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Sezmi says goodbye. Here’s why.

Sezmi has hit the deadpool, at least from the consumer perspective. The company, which had offered a combination of over-the-air broadcast content and some streaming video, announced it has shuttered its consumer-facing services and will be focusing on selling its hardware to operators instead. The decision comes after finding little customer adoption, despite raising some $71 million.

Here are the top five reasons Sezmi was unable to convince cord cutters to pony up for its service:

1. Expensive proprietary hardware

When Sezmi first launched, its combination of over-the-air tuner plus online streaming hardware cost a whopping $299. The price came down as time went on, but even at $149, the hardware was too expensive for most people to justify purchasing — especially since the hardware was incompatible with other services. Moreover, consumers have caught on that proprietary systems rarely pan out, meaning you’re often left with a useless piece of hardware if the service shuts down, as Sezmi eventually did.

2. A confusing value proposition

Not only was Sezmi’s hardware expensive, but it wasn’t clear what users were actually getting with the package. In addition to the one-time hardware cost, users also had to pay $4.99 a month for access to broadcast content — like ABC, (s DIS) CBS, (s CBS) Fox, (s NWS) NBC, (s CMCSA)(s ge) PBS, Telemundo and Univision — which most would be able to access through a regular old HDTV antenna, and without having to pay a recurring monthly fee. Live in Los Angeles? Then you were in luck, and could sign up for a $19.99 per month Plus Service, which also included cable networks like Bravo, CNN, (s TWX) Comedy Central, (s VIA) Discovery, (s DISCA) MSNBC, MTV, TBS, TNT and USA. Either way, it wasn’t clear why a user would choose Sezmi over streaming services like Netflix (s NFLX) or Hulu Plus.

3. Not enough content

For the amount of money Sezmi was asking its users to put down for hardware, plus the amount they would have to pay each month, there was very little to differentiate the service from alternative video sources. Outside of a few live broadcast channels, Sezmi didn’t offer much that users couldn’t find elsewhere. Sure, it had access to some streaming content like YouTube videos, (s GOOG) but that wasn’t enough to compete against the 250 or so channels available through streaming set-top boxes from the likes of Roku or Boxee.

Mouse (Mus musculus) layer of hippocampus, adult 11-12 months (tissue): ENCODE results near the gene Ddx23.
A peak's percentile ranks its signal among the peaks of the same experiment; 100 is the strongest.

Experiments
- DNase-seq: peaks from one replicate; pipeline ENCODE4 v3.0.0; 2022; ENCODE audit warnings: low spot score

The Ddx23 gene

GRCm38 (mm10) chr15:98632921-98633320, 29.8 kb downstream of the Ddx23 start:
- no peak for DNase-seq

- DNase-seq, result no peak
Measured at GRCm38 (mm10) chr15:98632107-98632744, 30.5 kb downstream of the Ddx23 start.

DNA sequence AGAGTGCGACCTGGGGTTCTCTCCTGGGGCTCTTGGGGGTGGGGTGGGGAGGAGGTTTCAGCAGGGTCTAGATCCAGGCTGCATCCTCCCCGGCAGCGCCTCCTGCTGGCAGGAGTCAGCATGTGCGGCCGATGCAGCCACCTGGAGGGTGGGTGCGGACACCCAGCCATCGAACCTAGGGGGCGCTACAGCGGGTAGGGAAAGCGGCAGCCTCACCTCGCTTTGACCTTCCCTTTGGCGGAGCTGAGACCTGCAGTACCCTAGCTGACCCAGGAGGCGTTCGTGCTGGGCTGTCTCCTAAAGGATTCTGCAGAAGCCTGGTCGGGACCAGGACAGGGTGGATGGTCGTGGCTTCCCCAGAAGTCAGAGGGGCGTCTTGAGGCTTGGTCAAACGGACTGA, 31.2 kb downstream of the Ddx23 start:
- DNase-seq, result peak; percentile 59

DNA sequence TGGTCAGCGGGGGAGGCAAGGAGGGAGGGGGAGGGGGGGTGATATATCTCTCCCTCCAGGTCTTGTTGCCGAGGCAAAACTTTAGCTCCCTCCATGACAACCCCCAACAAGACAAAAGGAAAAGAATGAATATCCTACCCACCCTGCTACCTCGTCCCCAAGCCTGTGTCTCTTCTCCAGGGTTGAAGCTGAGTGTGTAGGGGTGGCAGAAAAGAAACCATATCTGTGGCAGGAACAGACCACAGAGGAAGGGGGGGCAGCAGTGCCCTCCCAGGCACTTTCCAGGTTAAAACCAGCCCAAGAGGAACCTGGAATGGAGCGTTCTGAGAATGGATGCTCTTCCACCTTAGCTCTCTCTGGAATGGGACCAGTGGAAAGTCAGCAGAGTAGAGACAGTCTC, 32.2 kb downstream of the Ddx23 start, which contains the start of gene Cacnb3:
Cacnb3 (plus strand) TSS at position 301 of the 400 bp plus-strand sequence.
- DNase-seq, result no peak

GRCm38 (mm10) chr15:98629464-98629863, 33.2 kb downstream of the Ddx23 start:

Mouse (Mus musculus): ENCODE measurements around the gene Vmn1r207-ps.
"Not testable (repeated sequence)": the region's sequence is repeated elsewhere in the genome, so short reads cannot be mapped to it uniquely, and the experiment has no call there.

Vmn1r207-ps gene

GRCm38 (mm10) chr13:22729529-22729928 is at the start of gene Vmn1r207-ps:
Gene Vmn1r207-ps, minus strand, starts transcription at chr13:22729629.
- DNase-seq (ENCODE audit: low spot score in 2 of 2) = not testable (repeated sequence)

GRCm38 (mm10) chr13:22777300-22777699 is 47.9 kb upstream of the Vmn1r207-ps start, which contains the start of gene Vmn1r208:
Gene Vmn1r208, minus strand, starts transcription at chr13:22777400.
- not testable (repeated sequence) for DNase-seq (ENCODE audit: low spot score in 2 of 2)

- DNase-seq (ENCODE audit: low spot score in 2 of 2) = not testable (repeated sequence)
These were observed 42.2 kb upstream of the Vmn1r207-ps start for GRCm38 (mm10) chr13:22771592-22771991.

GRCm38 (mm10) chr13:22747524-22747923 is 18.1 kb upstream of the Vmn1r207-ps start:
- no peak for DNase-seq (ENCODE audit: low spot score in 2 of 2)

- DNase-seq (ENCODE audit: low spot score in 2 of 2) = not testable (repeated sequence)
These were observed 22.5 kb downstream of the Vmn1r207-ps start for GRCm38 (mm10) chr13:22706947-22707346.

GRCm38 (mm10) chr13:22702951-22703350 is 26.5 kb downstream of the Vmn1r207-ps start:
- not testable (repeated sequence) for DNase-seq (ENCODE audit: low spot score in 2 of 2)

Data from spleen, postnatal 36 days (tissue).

4. Consumers not cutting the cord quickly enough

While there are plenty of reasons to believe what Sezmi had to offer just wasn’t good enough, there’s also the matter of timing. Sezmi might have been a little ahead of the adoption curve, in terms of releasing a hardware-based solution to help users cut the cord and not rely on cable anymore. Sezmi’s hardware was first announced in 2008, but didn’t become widely available until last summer. Even so, the number of users who have cut the cord over the past year or so looks to be limited, even if we expect that number to grow in the future.

5. Too many other choices out there

At the end of the day, though, users who wished to cut the cord had a number of hardware options and services to choose from. On the hardware side, Sezmi was not only up against streaming boxes, but connected TVs and Blu-ray players, as well as game consoles offering streaming services that people already had in their houses, not to mention the vast amount of content that consumers could access from Netflix, Hulu Plus, Amazon Prime Instant Videos (s amzn) and other services. With so much choice out there, it was too difficult for Sezmi to make a dent in the market or convince users why they should standardize on its proprietary hardware or pay for its broadcast TV service.

9 Responses to “Sezmi says goodbye. Here’s why.”

  1. I loved my Sezmi, especially the huge size of the drive, and not having to pay for cable. I did recently sign up for Dish, but am already hitting the drive limit. Is there a way to use the Sezmi to record or is it now just an expensive paperweight– I was one of the original $300 purchasers!

  2. Jars Klaus

    Sezmi was a Ponzi scheme all along. For Buno and its founders to live like fat cats off venture money. Their claim to fame was making false and outrageous claims. They only lasted this long because Bob Pavey at Morgenthaler was too stupid to know better. This company raised over $100Million. Worse scandal than Solyndra.

  3. JeffCarter

    Main Reason they died: They never communicated their strength, which was time shifted recording of high definition TV for $150 capital investment and a paltry $5 a month. Is there anything out there even remotely similar cost/benefit?

  4. Sezmi was a free-spending company with a faulty view of what consumers want. With over $90 million spent you’d think they would have done some market studies and figured out they were wrong.

  5. I had Sezmi for over a year an the service was very adequate for OTA channels. Images were bold,shape and clear because no cable providers’ compression. I had the system for my daughter just for kids programs like Caillou and Sesame Street.

    I concurred with Mr. Lawler’s 5 points for Sezmi’s demise. I will add another, content providers said no in almost all markets. I am really surprised Sezmi even last this long. Oh well…

  6. Chris Painter

    I would even question their ability to gain traction as a provider of just hardware to other MSO’s. After testing their hardware and service for a month, I returned my system. Partly for the reasons you mentioned above, but also because the hardware was a mess, way too many cables and complex to setup. The UI and overall on screen experience wasn’t much of an improvement over others I’ve used either. If Tivo, with their well known brand and accolades for their experience struggle to get MSO’s to bite, I imagine Sezmi will not fair much better.